Once the Dahlia roots are established, apply a thick layer of mulch over the soil. This will inhibit germination in many seeds and make any weeds that do manage to sneak through the mulch easier to pull.

Herbicides are used in cut flower gardens when weeds cannot be controlled by pulling. However, these strong products can also harm your Dahlias, depending on the chemicals used, and impact the surrounding environment. It’s best to stick to natural methods for the health of your garden.

Diseases and Pests

A beetle climbs across a flowering pink dahlia flower head

Dahlias are prone to several pests and diseases that can ruin your blooms and potentially the tubers permanently.

When it comes to diseases, look out for these potential issues:

  • Powdery mildew
  • Stem Rot
  • Botrytis blight
  • Verticillium wilt
  • Mosaic virus
  • Necrotic spot virus

Prune away any affected foliage as soon as it is spotted, and keep an eye on the plant for further spread. Diseases are difficult to eradicate, so immediate control and prevention are key. Avoid overhead watering and prune dense growth to promote airflow.

These pests are also known to snack on Dahlia leaves and stems:

  • Aphids
  • Spider mites
  • Thrips
  • Caterpillars
  • Slugs and snails
  • Leafhoppers

Again, the key to stopping these issues from killing your plants is to control them immediately. Pick any large bugs off your plant and drop them into a bucket of soapy water. Smaller bugs can be removed with insecticidal soap or neem oil. Repeat applications may be required to remove the problem entirely.


Deadheading is beneficial for the look of your garden and the health of your plants.

Removing spent flowers takes the energy that would have gone into seed production and directs it toward producing new flowers and keeping the plant vigorous. It also makes the plant look tidier, improving the overall appearance of your garden.

Once the flowers start to wilt, trim them off the stem right above the last set of leaves. Make a clean cut to encourage new growth. At the same time, remove any damaged or diseased foliage to improve overall plant health.

If you want to collect seeds from your Dahlia, leave some flowers on the plant at the end of the season.

How Long Do Dahlias Bloom?

A close shot of bright pink dahlia flower in bloom

Dahlias will typically begin blooming around two months after planting as long as the weather is warm enough. Some planted in early spring may take longer – up to midsummer – as they require warmer temperatures to begin flowering.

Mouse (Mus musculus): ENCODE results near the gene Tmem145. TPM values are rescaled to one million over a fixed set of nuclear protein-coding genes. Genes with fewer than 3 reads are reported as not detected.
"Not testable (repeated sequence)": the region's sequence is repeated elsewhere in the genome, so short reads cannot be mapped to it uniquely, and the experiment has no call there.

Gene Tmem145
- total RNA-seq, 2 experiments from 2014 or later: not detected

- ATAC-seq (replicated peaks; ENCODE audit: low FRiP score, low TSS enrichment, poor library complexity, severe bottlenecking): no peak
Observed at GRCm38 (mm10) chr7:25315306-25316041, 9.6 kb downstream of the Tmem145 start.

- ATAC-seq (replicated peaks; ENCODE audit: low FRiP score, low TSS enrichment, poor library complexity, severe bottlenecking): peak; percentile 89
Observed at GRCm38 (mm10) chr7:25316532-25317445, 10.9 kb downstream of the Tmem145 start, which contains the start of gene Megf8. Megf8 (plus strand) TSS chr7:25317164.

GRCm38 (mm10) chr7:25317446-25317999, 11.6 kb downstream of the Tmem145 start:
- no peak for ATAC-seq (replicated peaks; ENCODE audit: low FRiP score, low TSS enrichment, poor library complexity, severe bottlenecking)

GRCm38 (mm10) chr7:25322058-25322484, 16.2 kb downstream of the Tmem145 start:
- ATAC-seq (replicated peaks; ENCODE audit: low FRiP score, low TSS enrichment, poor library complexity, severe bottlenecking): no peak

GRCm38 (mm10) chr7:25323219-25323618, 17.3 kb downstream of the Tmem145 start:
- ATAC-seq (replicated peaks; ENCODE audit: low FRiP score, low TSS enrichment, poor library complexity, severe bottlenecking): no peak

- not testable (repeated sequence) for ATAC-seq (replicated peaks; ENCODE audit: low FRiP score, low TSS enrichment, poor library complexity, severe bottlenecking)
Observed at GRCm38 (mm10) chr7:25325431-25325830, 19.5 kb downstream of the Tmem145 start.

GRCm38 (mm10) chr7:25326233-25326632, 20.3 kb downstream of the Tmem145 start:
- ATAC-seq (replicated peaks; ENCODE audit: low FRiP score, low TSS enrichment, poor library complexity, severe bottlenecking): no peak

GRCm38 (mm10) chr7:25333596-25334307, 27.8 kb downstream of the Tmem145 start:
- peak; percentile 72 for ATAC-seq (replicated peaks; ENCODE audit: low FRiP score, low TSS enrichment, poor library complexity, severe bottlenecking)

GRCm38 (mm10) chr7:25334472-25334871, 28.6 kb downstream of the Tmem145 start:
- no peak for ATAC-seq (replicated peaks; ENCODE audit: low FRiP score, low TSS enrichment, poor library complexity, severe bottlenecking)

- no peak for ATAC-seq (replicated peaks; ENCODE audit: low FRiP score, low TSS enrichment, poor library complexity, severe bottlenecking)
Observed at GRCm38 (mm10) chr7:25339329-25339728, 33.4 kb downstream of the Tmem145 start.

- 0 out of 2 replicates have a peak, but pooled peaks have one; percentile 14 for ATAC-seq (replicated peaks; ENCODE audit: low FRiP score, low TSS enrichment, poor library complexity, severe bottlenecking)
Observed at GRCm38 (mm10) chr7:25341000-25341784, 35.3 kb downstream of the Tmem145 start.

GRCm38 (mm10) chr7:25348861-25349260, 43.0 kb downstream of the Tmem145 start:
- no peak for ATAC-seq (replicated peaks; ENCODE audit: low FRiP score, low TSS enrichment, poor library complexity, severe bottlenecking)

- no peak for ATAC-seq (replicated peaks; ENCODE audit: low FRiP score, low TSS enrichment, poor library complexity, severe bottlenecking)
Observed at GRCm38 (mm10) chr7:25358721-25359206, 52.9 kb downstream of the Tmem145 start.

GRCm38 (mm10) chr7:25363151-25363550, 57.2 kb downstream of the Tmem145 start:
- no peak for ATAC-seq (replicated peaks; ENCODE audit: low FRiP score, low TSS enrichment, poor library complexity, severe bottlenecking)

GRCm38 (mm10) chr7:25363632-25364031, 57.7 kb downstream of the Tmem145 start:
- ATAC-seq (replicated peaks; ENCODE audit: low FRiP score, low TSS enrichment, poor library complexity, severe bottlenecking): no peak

Some Dahlias start blooming later, while others bloom earlier in spring. The time largely depends on the variety, so check the specifics of your chosen cultivar to know what to expect.

These plants have a long blooming season – up to four months under the right conditions. With most blooming from early to midsummer, they will last until fall, when the cold weather causes them to die back.

Again, the flowering period is affected by type. Plant a variety of cultivars with different blooming periods to enjoy Dahlias for the longest possible time across the seasons.

Growing Dahlias As Cut Flowers

Dahlias make lovely, long-lasting cut flowers. They are one of the most sought-after flowers due to their vase life and range in color and flower shape. These factors combined make them great additions to a home-cut flower garden.

Choose flowers that have just begun to open, as cut buds will not open in a vase. Cut early in the morning before the day’s heat can impact the petals’ look. Use sharp shears and place the stems in warm water before arranging them in your vase.

To make the flowers last longer, cut the stems at an angle and trim the bottom half-inch to an inch off every few days to refresh the stem. Change the water every few days or when it gets cloudy. Keep the blooms in a cool area away from direct sunlight to prevent wilting and preserve their color.

Further reading: How to cut dahlia flowers for a bouquet or vase.

Do Dahlias Come Back Every Year?

Depending on the variety, dahlias are perennials that return annually in USDA Zones 8 or higher. Those in lower Zones with cold winters can dig up the tubers and replant them the following year once the soil has warmed.

Digging Up and Storing Dahlia Tubers

A person Digging Up and Storing Dahlia Tubers

When To Dig Up

Once your Dahlia stops blooming, the tuber will begin to draw nutrients from the plant in preparation for dormancy over winter. This process allows the tuber to store enough nutrients to emerge again the following season.